Skull & Bones Co-Director, A 15-Year Ubisoft Veteran, Leaves The Company
Antoine Henry has left Ubisoft to embark upon "new exciting adventures..."
Ubisoft veteran Antoine Henry, who worked at the French gaming giant for 15 years and most recently was the associate game director of Skull & Bones, has left the company. Henry announced on LinkedIn (via VGC) that he has left Ubisoft and is preparing for "new exciting adventures very soon."
"I'm thankful for the people I've met and what they brought me professionally and personally. Hopefully I was able to give back a little bit," Henry said. The developer did not reveal his next professional move.
According to his LinkedIn page, Henry got his start at Ubisoft in 2007 when he worked on Rayman Raving Rabbids 2 for the Wii. Henry worked on a handful of other Rabbids games before shifting to the Just Dance series. His resume also reveals that he worked on multiple canceled games.
Henry relocated to Singapore to work on Skull & Bones in 2014, first as a lead game designer. At Ubisoft Singapore, Henry also contributed to Assassin's Creed Valhalla as part of Ubisoft's multi-studio development approach. In 2021, Henry became an associate game director on Skull & Bones and helped with the multiplayer and social elements of the game, while he also contributed to the "live strategy" and core gameplay loop.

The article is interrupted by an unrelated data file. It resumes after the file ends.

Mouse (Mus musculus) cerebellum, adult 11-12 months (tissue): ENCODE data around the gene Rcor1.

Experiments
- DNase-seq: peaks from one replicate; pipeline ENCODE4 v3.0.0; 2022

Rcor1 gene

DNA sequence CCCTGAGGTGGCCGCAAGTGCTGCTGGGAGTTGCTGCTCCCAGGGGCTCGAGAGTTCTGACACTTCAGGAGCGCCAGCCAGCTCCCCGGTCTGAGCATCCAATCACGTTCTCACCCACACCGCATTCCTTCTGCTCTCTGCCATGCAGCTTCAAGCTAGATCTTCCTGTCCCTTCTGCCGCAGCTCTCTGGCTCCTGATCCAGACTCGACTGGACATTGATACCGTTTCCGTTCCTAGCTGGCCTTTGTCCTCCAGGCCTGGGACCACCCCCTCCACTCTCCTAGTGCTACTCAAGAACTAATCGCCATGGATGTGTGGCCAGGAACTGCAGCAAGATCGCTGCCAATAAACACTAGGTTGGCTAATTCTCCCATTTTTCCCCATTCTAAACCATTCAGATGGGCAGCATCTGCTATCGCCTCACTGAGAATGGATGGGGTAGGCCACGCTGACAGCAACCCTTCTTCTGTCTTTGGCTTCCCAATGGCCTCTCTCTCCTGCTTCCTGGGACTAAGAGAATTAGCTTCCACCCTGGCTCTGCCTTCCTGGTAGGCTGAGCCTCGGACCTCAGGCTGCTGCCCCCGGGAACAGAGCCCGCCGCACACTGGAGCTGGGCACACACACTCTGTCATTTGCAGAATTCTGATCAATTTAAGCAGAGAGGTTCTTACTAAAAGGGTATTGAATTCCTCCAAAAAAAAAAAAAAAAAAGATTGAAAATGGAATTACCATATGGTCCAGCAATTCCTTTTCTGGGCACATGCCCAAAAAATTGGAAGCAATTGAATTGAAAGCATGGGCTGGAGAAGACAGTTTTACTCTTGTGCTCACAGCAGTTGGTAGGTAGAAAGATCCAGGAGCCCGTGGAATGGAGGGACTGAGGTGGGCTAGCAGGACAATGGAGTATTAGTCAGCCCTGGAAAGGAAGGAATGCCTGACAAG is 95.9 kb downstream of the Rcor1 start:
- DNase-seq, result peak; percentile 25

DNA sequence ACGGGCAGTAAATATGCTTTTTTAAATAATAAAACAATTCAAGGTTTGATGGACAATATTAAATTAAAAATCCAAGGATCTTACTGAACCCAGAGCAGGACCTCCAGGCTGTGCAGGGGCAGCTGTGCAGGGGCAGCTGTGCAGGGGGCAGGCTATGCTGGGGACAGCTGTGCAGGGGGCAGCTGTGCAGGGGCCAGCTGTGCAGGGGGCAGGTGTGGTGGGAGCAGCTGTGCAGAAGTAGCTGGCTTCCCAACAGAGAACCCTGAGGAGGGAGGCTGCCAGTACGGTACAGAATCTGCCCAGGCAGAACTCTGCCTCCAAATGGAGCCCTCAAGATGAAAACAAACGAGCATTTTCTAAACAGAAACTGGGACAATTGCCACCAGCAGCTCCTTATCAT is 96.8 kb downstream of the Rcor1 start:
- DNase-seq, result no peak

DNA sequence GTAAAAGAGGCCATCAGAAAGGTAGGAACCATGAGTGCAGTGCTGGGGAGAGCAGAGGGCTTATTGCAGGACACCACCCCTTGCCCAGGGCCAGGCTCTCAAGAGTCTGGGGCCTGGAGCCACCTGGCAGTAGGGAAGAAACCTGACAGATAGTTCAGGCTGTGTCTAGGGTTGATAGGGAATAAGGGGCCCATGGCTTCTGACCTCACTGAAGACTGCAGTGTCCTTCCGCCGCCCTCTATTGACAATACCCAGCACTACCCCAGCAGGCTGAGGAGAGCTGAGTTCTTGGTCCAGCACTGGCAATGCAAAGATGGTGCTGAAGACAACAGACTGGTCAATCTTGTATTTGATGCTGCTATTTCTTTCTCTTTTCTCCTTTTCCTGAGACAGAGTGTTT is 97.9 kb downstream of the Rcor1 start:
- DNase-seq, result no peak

Skull & Bones has been in development for many years, and it has undergone some changes. In 2020, Ubisoft confirmed it was shifting the game to a "new vision" after a report claimed the project had been rebooted. In May 2021, Ubisoft formally delayed Skull & Bones to its fiscal year 2022-2023, which runs April 1, 2022-March 31, 2023.
Skull & Bones is progressing well, Ubisoft management said in a news briefing, adding that it has faith in the creative direction of the title. The additional development time will allow the studio the time it needs to realize its vision, management said.
"Many of you have been wondering why we've had to postpone our launch. The answer is that we simply needed more time," creative director Elisabeth Pellen said previously about the earlier delay. "We dreamt something bigger for Skull & Bones, and these ambitions naturally came with bigger challenges."
There is also a Skull & Bones TV show on the way. On whether the game's new delay will affect the TV show, Ubisoft told GameSpot, "The Skull & Bones TV series has no impact on the development of the game--and vice versa."
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